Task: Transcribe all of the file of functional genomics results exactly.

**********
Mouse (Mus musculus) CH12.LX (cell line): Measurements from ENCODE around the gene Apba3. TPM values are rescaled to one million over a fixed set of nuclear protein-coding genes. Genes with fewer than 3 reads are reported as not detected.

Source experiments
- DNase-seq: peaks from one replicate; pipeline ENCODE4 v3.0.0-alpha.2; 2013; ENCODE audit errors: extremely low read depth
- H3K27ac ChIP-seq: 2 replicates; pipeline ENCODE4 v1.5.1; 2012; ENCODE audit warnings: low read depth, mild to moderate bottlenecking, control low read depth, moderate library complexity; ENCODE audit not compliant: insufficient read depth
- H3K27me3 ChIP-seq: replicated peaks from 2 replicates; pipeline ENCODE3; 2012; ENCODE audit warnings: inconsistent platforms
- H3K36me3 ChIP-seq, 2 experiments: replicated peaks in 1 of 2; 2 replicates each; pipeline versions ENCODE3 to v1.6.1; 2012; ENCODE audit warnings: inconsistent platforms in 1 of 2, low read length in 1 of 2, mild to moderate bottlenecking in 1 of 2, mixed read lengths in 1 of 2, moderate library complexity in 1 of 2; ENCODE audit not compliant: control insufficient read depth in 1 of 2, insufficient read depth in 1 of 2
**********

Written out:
Mouse (Mus musculus) CH12.LX (cell line): Measurements from ENCODE around the gene Apba3. TPM values are rescaled to one million over a fixed set of nuclear protein-coding genes. Genes with fewer than 3 reads are reported as not detected.

Source experiments
- DNase-seq: peaks from one replicate; pipeline ENCODE4 v3.0.0-alpha.2; 2013; ENCODE audit errors: extremely low read depth
- H3K27ac ChIP-seq: 2 replicates; pipeline ENCODE4 v1.5.1; 2012; ENCODE audit warnings: low read depth, mild to moderate bottlenecking, control low read depth, moderate library complexity; ENCODE audit not compliant: insufficient read depth
- H3K27me3 ChIP-seq: replicated peaks from 2 replicates; pipeline ENCODE3; 2012; ENCODE audit warnings: inconsistent platforms
- H3K36me3 ChIP-seq, 2 experiments: replicated peaks in 1 of 2; 2 replicates each; pipeline versions ENCODE3 to v1.6.1; 2012; ENCODE audit warnings: inconsistent platforms in 1 of 2, low read length in 1 of 2, mild to moderate bottlenecking in 1 of 2, mixed read lengths in 1 of 2, moderate library complexity in 1 of 2; ENCODE audit not compliant: control insufficient read depth in 1 of 2, insufficient read depth in 1 of 2